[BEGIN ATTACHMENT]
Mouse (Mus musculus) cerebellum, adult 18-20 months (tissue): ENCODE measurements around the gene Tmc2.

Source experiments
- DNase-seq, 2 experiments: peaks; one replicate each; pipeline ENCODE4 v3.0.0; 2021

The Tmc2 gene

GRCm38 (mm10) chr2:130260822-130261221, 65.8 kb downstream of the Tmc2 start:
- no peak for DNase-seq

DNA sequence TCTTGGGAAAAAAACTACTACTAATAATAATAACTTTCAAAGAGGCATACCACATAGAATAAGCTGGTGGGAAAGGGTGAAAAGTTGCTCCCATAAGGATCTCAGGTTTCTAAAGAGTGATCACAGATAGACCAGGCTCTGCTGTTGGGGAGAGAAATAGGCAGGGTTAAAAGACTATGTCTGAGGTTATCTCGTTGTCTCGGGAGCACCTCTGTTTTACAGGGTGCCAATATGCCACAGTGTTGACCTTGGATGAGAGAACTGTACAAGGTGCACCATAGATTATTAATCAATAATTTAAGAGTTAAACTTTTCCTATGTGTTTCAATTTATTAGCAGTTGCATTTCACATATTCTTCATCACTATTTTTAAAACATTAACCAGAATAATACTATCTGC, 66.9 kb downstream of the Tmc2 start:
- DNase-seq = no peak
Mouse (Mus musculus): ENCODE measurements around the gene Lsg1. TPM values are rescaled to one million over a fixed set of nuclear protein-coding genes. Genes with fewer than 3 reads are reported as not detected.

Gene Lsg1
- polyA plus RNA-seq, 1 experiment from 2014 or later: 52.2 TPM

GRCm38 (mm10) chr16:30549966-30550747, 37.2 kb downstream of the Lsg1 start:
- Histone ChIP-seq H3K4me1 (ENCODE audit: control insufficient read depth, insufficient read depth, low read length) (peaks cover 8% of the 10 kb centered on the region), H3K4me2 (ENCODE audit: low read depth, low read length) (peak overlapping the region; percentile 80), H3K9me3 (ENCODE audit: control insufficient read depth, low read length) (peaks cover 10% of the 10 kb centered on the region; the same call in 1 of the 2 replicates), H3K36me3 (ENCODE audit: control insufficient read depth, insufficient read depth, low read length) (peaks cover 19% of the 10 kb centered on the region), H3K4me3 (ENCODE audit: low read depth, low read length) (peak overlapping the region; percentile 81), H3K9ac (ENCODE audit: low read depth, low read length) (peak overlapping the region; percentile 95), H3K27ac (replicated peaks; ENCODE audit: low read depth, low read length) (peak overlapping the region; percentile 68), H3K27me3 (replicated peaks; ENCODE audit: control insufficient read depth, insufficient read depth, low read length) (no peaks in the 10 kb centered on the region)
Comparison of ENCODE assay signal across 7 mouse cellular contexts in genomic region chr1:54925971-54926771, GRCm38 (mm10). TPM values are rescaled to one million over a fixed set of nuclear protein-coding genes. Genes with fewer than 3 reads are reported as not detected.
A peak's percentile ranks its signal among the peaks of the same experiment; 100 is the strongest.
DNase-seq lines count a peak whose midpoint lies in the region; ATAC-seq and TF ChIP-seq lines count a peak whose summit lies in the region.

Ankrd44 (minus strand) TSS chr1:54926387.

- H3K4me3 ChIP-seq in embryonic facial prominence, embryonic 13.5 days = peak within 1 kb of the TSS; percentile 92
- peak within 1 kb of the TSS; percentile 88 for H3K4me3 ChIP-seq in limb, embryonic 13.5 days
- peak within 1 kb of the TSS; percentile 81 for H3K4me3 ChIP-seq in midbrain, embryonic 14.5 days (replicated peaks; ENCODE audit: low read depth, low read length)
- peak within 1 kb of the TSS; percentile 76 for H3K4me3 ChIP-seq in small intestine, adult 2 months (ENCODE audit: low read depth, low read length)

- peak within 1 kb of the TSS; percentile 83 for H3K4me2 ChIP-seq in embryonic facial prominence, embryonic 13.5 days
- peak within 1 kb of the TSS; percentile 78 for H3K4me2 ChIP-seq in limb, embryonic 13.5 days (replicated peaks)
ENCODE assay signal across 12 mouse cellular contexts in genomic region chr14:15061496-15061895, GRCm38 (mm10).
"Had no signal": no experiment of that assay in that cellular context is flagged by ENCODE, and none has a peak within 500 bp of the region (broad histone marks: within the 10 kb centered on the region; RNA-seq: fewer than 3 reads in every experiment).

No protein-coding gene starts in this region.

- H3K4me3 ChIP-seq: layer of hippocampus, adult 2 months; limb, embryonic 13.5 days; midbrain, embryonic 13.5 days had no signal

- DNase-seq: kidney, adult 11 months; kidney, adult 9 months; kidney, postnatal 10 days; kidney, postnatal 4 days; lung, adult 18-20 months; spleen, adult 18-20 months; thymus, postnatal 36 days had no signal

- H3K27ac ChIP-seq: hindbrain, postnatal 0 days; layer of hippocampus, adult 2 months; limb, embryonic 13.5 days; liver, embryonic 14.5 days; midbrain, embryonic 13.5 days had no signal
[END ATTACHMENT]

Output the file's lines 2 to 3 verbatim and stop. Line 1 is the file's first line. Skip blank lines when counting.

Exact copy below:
Source experiments
- DNase-seq, 2 experiments: peaks; one replicate each; pipeline ENCODE4 v3.0.0; 2021